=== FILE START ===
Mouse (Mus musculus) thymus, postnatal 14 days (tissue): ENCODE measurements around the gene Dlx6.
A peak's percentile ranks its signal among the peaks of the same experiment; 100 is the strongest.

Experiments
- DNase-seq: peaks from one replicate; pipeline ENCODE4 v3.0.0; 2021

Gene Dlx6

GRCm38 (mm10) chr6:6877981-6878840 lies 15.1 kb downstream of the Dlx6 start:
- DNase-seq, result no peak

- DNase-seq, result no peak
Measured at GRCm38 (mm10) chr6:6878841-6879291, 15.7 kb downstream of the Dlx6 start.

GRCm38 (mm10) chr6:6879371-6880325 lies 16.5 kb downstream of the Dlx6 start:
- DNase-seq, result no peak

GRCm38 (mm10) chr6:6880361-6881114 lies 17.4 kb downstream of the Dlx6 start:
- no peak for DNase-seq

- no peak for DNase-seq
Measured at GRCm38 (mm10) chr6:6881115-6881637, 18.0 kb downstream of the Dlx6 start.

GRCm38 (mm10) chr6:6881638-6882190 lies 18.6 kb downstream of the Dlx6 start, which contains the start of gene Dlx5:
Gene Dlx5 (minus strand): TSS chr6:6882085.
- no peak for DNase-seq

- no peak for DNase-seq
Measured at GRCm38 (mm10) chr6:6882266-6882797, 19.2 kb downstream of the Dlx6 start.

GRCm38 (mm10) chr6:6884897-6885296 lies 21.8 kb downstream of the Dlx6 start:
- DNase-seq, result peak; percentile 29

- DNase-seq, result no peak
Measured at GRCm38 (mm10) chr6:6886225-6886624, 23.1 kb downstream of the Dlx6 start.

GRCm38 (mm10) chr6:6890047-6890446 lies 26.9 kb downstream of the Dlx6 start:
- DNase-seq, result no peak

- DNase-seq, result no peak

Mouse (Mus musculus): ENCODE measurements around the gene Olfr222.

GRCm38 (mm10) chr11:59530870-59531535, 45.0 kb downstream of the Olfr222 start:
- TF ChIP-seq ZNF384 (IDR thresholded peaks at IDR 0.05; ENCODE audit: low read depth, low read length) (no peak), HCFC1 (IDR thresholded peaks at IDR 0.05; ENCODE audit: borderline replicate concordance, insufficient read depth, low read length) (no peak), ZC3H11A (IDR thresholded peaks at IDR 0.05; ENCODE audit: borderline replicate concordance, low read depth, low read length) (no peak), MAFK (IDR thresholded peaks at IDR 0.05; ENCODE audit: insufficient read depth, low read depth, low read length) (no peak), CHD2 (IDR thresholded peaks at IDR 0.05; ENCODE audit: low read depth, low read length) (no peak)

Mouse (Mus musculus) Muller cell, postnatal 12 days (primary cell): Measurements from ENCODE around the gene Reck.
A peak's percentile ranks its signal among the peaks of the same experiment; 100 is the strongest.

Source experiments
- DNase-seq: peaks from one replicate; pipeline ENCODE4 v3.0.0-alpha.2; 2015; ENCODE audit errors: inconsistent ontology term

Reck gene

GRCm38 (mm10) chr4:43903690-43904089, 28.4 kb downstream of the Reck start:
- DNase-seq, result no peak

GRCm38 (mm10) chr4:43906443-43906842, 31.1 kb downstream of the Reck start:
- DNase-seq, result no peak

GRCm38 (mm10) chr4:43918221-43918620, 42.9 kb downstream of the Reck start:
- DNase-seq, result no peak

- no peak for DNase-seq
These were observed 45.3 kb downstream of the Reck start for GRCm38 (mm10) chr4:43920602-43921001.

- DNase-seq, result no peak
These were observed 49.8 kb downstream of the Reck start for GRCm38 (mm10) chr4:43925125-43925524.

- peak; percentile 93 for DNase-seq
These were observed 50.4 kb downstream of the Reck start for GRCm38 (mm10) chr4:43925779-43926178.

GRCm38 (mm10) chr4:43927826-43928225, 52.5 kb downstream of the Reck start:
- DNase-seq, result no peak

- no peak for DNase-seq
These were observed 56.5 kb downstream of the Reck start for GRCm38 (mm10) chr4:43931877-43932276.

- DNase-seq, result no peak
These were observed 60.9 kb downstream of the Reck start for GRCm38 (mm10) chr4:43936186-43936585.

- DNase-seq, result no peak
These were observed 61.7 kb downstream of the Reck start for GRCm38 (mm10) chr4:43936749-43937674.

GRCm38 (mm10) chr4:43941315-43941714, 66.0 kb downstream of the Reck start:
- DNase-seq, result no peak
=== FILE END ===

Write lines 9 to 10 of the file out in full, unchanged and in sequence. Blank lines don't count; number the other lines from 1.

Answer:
Measured at GRCm38 (mm10) chr6:6878841-6879291, 15.7 kb downstream of the Dlx6 start.

GRCm38 (mm10) chr6:6879371-6880325 lies 16.5 kb downstream of the Dlx6 start: